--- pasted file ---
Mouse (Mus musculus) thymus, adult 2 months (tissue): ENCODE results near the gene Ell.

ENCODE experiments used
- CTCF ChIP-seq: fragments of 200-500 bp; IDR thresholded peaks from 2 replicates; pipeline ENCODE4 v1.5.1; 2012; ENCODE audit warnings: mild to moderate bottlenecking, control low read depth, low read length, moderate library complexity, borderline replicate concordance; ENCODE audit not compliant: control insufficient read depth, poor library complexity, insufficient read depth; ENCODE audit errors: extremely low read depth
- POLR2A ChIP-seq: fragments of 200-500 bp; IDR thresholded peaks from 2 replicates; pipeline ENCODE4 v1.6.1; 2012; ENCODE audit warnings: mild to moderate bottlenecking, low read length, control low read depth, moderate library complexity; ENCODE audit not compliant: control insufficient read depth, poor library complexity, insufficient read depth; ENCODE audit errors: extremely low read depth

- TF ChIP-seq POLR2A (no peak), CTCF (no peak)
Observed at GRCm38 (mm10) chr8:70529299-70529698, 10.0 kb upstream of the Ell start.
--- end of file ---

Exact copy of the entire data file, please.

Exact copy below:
Mouse (Mus musculus) thymus, adult 2 months (tissue): ENCODE results near the gene Ell.

ENCODE experiments used
- CTCF ChIP-seq: fragments of 200-500 bp; IDR thresholded peaks from 2 replicates; pipeline ENCODE4 v1.5.1; 2012; ENCODE audit warnings: mild to moderate bottlenecking, control low read depth, low read length, moderate library complexity, borderline replicate concordance; ENCODE audit not compliant: control insufficient read depth, poor library complexity, insufficient read depth; ENCODE audit errors: extremely low read depth
- POLR2A ChIP-seq: fragments of 200-500 bp; IDR thresholded peaks from 2 replicates; pipeline ENCODE4 v1.6.1; 2012; ENCODE audit warnings: mild to moderate bottlenecking, low read length, control low read depth, moderate library complexity; ENCODE audit not compliant: control insufficient read depth, poor library complexity, insufficient read depth; ENCODE audit errors: extremely low read depth

- TF ChIP-seq POLR2A (no peak), CTCF (no peak)
Observed at GRCm38 (mm10) chr8:70529299-70529698, 10.0 kb upstream of the Ell start.